Coping With Guilt as a Single Parent
Some popular pundits think guilt is totally wacko. Guilt is consigned to our “primitive, puritanical past” and has no place in the hearts and minds of postmodern people. Oh, please. Show me a single mom who has to drag her kids out of bed and leave them at day care (sick or healthy, screaming or content) who has never felt a tinge of guilt, and I’ll show you a bald-faced phony or someone so indoctrinated by feel-good philosophy that she is out of touch with real emotions. Of course you feel guilty from time to time! Even if you were a stay-at-home co-parent you’d occasionally face guilt over your child rearing capabilities.
One writer put it this way, “Mothering is about never being able to give enough and feeling guilty about that.”
You may feel guilt because you contributed to (or initiated) the separation that cost the kids the presence of a father they adore. You may feel guilt because you have to leave them in order to go to work. You may feel guilt because you can’t give them everything you’d like. (In my perspective, a very good thing.) You may feel guilt because of where you and the children are forced to live, what you feed them, where they go to school, the lack of money for summer camps and vacations. A mother in Virginia told me, “I hurt. I sacrifice my feelings for my son.” You may even feel guilt because you sometimes resent having children. (News flash: Resenting them from time to time is normal. If you resent them most of the time, you’d better seek counsel. Fast.)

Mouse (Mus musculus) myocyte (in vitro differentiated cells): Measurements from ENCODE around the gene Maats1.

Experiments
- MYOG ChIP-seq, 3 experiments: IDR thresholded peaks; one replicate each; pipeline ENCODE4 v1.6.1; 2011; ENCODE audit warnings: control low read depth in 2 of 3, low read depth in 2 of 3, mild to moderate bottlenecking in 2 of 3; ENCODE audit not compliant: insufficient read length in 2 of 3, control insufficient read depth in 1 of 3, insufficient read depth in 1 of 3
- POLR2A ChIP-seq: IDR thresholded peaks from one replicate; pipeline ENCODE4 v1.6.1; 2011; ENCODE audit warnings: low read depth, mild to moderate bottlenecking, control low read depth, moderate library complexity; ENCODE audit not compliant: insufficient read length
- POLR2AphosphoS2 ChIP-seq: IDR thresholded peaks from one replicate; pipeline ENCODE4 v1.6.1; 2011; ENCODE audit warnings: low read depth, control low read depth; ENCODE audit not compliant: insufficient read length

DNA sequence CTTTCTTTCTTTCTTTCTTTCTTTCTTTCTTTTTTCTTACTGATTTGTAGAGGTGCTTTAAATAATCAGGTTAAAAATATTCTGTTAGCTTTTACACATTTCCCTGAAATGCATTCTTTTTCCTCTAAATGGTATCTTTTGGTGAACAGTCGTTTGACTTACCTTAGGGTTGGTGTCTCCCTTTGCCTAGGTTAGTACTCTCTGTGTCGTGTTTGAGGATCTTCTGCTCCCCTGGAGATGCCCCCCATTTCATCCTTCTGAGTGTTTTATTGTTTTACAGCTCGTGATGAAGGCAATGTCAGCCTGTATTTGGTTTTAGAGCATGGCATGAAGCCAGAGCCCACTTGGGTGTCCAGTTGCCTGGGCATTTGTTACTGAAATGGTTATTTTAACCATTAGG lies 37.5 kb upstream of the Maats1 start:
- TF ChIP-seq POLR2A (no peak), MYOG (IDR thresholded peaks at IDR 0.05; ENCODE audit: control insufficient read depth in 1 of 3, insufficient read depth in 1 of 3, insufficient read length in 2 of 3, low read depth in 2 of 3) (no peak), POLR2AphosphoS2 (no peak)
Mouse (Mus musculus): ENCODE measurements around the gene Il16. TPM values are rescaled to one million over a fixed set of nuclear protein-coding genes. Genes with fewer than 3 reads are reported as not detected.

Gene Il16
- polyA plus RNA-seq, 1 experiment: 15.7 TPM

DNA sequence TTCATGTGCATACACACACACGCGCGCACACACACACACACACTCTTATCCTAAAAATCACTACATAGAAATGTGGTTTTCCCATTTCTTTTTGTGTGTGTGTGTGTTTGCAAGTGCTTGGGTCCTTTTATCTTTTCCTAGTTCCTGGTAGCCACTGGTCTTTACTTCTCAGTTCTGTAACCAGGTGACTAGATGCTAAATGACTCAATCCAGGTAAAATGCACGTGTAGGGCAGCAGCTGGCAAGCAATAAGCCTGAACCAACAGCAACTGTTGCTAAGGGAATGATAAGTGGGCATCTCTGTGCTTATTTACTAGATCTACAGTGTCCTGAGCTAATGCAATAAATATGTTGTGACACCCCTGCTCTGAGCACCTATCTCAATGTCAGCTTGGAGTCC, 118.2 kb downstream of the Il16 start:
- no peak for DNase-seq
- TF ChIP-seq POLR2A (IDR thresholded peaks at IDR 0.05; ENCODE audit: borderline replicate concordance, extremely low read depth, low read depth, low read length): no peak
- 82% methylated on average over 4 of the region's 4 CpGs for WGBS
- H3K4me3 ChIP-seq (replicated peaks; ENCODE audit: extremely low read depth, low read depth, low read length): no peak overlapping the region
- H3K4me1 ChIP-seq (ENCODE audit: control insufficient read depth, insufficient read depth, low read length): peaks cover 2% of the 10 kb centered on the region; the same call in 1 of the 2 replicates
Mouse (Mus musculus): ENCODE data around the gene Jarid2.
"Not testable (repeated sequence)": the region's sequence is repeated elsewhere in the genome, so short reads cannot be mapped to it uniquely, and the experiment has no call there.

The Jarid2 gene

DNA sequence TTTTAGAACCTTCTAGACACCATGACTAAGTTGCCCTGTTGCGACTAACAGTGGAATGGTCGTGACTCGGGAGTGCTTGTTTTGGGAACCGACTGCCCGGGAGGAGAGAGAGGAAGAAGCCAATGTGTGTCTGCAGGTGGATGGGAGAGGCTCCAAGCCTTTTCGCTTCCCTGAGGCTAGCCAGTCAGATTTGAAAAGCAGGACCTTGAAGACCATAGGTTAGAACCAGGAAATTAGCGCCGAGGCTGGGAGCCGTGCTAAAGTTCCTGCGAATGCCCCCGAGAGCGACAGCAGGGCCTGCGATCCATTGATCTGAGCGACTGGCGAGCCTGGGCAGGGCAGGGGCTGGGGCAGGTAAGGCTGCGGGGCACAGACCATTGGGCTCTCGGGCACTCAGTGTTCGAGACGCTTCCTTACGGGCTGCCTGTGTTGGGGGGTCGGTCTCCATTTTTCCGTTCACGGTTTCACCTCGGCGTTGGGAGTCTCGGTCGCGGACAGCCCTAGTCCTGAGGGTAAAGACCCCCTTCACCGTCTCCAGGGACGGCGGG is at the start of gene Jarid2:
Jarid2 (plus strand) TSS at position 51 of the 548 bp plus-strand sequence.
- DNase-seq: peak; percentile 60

What you do with your guilt becomes critical. Don’t punish yourself, and don’t spend all your energy trying to compensate your children. Your marriage is over. If you’re harboring guilt, it still owns you. Ditto hate, by the way. According to Dr. Carl Pickhardt, “Love and loathing are both passionate connections, and the divorce reactor is still ‘wed’ to the ex through hate.”
Whatever your circumstance, whatever the reason for your circumstance, it is your circumstance. Get on with it. This is one place I will use a slogan: Don’t cry over split milk. This is your life now, if only for a season. If you let guilt cripple you, you’ll not be able to provide the security your children must have.
On the other hand, guilt may be a call for contrition and repentance because of sin. Contrition means saying you’re sorry; repentance means turning your back on the sin you are sorry for. In Scripture we read of a merciful God who forgives and forgets iniquity, who removes our sin from us as far as the east is from the west. If you are truly guilty because of sin, try praying this prayer:
Lord, I have this guilt haunting me. It’s about _______________. I’m relying on Your promise to remember this no more. I need You to help me not to remember too. I’ve got these kids to raise, and I want to do the best I can. I can’t do it without You. Help!
Pray something like that.